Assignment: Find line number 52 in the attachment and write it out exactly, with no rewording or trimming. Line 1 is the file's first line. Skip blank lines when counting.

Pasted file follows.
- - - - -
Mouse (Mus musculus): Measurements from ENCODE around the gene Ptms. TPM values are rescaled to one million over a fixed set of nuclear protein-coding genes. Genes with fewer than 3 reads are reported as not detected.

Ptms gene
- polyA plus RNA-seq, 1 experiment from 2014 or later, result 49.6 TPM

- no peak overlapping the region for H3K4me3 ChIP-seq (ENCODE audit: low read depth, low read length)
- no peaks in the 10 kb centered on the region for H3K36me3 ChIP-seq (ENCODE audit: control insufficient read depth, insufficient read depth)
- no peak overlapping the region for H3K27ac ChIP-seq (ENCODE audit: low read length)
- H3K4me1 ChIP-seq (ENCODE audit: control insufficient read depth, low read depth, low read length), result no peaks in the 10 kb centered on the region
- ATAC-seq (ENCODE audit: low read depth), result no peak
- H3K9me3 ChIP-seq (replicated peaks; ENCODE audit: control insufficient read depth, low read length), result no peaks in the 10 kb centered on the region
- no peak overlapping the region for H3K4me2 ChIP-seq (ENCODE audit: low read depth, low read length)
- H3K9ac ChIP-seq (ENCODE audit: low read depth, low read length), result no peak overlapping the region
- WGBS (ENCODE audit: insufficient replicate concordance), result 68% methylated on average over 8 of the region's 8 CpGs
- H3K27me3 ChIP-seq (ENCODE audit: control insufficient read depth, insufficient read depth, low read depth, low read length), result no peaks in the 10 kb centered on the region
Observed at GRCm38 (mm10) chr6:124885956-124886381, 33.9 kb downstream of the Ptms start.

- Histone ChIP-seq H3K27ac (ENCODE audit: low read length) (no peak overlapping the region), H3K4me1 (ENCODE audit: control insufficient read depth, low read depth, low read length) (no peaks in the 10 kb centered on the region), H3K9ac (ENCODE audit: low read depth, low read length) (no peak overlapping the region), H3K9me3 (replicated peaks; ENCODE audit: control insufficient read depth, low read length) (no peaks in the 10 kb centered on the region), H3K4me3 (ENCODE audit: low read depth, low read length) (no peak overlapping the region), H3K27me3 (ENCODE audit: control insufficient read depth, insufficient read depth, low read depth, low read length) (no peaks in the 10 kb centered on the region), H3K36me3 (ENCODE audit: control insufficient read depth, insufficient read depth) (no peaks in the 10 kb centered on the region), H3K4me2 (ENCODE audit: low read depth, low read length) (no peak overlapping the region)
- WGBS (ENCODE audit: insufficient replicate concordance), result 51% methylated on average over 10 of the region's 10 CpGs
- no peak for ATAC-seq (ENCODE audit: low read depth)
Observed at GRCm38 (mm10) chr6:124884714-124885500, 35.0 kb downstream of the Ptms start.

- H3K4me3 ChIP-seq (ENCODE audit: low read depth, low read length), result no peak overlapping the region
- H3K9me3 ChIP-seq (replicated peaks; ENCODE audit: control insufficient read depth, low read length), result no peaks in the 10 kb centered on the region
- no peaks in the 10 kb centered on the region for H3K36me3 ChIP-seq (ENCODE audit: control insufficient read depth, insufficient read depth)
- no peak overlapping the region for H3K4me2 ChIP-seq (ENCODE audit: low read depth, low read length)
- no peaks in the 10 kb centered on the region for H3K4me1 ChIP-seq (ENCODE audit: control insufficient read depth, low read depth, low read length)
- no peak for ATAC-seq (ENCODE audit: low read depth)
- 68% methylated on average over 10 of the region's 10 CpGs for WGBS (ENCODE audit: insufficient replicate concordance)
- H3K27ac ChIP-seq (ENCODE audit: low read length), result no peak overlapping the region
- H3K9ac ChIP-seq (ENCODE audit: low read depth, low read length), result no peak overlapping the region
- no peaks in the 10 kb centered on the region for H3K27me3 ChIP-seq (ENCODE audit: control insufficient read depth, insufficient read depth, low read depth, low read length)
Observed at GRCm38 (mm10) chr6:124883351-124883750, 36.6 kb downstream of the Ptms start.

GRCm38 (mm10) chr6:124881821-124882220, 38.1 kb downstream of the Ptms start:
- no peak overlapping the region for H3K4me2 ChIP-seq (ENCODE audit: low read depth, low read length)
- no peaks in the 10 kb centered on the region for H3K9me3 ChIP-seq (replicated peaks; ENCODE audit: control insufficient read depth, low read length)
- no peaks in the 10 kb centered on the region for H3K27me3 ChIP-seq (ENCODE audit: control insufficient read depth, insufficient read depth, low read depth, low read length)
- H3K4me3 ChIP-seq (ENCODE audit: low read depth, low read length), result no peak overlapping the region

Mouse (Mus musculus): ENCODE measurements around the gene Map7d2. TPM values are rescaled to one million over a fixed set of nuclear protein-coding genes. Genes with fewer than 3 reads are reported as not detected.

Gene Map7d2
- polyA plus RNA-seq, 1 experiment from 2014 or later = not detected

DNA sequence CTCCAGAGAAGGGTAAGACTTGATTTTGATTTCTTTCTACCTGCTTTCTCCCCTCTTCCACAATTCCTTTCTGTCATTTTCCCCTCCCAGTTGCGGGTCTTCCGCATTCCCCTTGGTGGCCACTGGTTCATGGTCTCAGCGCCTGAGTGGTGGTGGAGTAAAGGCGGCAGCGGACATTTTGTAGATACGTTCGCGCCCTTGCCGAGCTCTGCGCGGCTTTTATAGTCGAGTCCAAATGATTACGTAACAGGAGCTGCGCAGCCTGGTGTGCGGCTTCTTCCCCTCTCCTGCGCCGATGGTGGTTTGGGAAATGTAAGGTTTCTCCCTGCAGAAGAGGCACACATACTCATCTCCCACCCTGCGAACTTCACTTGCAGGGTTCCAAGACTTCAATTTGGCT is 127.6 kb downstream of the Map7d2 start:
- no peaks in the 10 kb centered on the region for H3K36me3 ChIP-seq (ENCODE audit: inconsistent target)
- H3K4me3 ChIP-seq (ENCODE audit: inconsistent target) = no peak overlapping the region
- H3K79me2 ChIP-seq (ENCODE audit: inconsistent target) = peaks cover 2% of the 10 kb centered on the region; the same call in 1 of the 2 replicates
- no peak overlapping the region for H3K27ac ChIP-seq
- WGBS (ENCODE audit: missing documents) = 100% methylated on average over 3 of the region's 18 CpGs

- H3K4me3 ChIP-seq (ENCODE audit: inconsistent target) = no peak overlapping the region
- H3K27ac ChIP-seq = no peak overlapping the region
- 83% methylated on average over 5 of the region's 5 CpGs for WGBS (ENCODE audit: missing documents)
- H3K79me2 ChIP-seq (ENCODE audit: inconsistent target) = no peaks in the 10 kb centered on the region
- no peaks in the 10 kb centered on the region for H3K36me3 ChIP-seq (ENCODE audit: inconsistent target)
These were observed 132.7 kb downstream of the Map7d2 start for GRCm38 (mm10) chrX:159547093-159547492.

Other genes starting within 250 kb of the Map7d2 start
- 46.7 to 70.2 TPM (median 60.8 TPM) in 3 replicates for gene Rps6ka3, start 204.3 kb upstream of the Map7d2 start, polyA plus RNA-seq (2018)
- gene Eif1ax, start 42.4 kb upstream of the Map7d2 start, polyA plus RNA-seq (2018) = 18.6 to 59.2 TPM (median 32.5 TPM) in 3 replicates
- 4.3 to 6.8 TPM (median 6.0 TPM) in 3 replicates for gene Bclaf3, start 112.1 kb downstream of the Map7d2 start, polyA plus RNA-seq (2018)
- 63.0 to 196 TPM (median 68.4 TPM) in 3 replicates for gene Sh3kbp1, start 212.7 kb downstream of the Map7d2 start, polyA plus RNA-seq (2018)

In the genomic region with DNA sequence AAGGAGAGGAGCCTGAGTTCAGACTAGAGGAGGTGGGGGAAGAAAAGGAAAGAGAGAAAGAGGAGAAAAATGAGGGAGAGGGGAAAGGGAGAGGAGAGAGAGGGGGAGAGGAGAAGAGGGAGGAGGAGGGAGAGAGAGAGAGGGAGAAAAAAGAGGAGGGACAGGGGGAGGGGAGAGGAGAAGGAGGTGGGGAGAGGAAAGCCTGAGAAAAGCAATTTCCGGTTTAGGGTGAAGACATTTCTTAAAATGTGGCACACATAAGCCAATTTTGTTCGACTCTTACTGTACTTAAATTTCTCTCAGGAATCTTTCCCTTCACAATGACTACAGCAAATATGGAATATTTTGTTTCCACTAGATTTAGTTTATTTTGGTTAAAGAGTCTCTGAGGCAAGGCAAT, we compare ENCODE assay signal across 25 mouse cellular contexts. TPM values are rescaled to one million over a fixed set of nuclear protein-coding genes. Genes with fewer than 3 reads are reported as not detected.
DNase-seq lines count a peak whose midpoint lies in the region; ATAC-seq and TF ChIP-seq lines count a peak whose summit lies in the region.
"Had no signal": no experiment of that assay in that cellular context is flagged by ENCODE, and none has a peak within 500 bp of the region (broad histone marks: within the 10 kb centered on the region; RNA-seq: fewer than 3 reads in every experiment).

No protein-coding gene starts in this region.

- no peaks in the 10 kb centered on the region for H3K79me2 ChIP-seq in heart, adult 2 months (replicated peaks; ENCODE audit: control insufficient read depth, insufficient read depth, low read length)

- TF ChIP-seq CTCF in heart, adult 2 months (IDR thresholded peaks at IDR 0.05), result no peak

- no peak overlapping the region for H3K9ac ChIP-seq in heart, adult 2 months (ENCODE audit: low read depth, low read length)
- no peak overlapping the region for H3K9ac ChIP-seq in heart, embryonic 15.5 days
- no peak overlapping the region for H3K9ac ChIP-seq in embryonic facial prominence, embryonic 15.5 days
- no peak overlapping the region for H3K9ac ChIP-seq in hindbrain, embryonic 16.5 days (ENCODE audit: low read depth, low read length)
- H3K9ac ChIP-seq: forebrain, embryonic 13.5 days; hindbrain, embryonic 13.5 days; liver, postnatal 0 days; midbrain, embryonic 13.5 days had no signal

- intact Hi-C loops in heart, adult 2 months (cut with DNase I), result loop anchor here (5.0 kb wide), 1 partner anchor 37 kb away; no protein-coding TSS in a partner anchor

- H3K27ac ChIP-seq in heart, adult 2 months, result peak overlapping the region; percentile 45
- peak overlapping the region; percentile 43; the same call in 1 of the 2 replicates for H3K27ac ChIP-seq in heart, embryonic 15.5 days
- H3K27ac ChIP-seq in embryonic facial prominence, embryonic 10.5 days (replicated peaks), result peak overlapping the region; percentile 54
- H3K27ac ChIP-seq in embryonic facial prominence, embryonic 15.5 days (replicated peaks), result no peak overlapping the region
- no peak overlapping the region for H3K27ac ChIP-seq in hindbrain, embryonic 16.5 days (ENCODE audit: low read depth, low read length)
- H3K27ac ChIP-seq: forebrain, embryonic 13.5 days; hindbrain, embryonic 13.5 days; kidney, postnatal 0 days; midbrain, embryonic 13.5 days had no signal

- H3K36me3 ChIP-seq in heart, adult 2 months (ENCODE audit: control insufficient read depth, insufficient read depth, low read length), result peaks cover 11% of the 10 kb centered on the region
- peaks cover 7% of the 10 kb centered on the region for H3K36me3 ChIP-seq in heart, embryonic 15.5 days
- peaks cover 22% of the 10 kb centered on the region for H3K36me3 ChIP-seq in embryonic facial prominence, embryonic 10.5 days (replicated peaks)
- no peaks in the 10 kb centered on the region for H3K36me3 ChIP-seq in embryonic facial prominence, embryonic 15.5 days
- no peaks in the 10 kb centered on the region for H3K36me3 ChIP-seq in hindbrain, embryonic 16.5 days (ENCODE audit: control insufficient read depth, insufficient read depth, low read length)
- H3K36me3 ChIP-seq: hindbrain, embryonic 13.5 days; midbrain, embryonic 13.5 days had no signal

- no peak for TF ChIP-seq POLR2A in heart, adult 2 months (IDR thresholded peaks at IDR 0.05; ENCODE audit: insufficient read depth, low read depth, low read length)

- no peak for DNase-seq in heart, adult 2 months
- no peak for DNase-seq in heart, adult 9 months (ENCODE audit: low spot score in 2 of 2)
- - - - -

- gene Eif1ax, start 42.4 kb upstream of the Map7d2 start, polyA plus RNA-seq (2018) = 18.6 to 59.2 TPM (median 32.5 TPM) in 3 replicates